Loretta Ford: An Early Nursing Advocate
Dr. Ford worked as a nurse during World War II, and proceeded to attend the University of Colorado School of Nursing where she earned her bachelor’s and master’s degrees. As the years went by, Dr. Ford recognized a deficit in the care available in certain communities, especially rural communities. To meet this need for healthcare during the 1940s and 1950s, Dr. Ford and some fellow nurses would set up temporary health clinics in schools and churches to attend to the basic health needs of the community. Dr. Ford believed that nurses could help to better fill this deficit if they had the ability to receive specialized training so they could make basic healthcare decisions independently for their patients.
The Founding of the First Nurse Practitioner Program
In 1965, in collaboration with Dr. Henry Silver, Dr. Ford started the nation’s first nurse practitioner program at the University of Colorado. Particularly, the program expanded public health nurses’ roles, focusing on illness prevention and health promotion. Nurse practitioners integrated the traditional role of the nurse with advanced medical training and authority.
“The end result, of course, is to empower the patient or the family or the person to advance to self-care and to be responsible for that,” states Dr. Ford.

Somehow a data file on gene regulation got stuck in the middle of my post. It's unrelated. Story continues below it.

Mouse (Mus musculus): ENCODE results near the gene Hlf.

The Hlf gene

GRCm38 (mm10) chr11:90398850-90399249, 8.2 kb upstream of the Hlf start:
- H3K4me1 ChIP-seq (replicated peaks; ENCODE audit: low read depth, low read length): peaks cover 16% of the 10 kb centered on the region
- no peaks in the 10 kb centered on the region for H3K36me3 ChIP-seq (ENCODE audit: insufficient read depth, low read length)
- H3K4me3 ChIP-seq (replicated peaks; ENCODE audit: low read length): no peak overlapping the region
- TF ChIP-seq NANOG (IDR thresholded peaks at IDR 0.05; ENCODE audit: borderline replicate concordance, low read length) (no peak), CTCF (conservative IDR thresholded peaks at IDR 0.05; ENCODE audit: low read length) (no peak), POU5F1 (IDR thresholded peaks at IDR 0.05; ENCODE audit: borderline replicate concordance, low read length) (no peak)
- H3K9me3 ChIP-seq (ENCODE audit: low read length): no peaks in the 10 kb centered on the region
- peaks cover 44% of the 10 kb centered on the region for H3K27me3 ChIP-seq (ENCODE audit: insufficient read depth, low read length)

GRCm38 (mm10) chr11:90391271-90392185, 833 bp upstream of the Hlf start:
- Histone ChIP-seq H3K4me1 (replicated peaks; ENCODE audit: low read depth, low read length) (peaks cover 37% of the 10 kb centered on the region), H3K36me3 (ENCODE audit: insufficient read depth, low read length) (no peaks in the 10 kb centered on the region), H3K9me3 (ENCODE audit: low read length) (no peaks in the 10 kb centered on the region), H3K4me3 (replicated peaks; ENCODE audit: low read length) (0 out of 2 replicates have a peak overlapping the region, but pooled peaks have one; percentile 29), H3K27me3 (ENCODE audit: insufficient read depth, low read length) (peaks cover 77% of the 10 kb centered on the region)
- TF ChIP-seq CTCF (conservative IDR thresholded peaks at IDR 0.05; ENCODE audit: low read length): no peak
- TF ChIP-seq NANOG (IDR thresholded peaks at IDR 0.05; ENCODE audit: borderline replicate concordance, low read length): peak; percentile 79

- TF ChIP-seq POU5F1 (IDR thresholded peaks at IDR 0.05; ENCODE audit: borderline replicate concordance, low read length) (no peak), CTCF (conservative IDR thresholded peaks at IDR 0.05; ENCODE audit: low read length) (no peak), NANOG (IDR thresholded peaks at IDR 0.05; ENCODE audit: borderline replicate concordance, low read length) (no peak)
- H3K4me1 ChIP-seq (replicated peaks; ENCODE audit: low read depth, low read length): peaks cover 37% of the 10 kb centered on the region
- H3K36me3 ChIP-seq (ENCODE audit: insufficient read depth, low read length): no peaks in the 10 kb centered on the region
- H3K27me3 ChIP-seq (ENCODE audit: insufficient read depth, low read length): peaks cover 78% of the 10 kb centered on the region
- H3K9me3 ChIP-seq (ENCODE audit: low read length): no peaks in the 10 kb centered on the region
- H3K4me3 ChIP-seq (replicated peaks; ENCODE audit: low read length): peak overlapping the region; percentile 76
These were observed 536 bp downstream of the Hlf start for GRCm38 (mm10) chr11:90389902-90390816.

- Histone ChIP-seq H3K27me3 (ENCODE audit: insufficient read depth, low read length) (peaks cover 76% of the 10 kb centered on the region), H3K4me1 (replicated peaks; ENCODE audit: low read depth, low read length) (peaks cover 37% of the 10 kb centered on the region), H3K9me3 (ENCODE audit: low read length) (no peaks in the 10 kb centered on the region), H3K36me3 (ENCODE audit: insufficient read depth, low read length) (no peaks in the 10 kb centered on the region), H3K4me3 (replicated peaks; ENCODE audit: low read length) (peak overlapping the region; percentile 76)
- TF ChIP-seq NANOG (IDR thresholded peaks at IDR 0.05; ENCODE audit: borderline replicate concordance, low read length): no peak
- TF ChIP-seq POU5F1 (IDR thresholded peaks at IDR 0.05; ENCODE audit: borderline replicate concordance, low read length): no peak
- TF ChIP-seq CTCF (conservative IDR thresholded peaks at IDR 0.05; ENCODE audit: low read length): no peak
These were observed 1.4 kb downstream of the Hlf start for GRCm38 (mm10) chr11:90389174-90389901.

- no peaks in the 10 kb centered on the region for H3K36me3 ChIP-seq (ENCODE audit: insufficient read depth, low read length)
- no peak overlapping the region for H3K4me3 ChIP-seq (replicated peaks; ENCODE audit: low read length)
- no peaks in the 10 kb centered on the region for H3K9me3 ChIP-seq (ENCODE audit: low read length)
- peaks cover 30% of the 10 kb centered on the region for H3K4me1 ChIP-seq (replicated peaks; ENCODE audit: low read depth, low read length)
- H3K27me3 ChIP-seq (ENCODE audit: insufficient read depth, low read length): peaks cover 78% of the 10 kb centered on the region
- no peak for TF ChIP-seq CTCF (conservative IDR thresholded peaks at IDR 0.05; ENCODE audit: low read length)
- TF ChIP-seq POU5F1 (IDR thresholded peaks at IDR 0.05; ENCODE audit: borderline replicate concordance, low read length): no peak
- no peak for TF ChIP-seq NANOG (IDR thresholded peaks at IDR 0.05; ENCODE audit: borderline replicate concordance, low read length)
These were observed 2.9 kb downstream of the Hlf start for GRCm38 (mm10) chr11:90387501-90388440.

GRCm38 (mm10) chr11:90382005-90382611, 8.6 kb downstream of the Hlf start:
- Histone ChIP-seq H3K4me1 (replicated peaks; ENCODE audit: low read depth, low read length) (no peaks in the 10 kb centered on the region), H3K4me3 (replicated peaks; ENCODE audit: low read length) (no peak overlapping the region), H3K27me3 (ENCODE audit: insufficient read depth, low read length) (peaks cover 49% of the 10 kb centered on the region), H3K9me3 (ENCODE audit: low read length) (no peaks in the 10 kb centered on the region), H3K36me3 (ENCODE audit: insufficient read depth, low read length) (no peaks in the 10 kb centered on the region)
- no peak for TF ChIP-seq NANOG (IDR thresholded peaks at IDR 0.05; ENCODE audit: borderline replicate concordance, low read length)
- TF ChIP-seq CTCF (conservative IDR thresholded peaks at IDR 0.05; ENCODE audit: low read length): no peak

Loretta Ford’s Legacy Among Nurse Practitioners Today
Since 1965, the NP profession has grown exponentially. The demand for primary care services coupled with the physician shortage and the increasing recognition of NPs as integral healthcare providers has helped to move the NP profession to where it stands today.
Currently, there are over 350 academic institutions with NP programs, and over 190,000 NPs practicing in the United States. Twenty-two states and the District of Columbia now allow full practice authority, with more states granting such authority every year. States that allow NPs the ability to practice to the full extent of their education are better prepared to implement integrated healthcare systems and provide comprehensive care to their citizens.
Dr. Ford went on to become the founding dean of the University of Rochester School of Nursing in 1972 where she continued to mentor, teach, advocate, and revolutionize the nurse practitioner field. In 2012, Dr. Ford’s life’s work was honored when she was inducted into the National Women’s Hall of Fame.
“…I get a lot of credit for 140,000 nurses and I don’t deserve it,” said Dr. Ford. “They’re the ones who fought the good fight. They took the heat and they stood it and they’ve done beautifully.”
Dr. Ford’s modesty is a testament to her superior character. For more than 50 years, the mother of the nurse practitioner movement has remained a champion of her fellow NPs. Due to her hard work and dedication, nurse practitioners have become essential to the healthcare delivery system.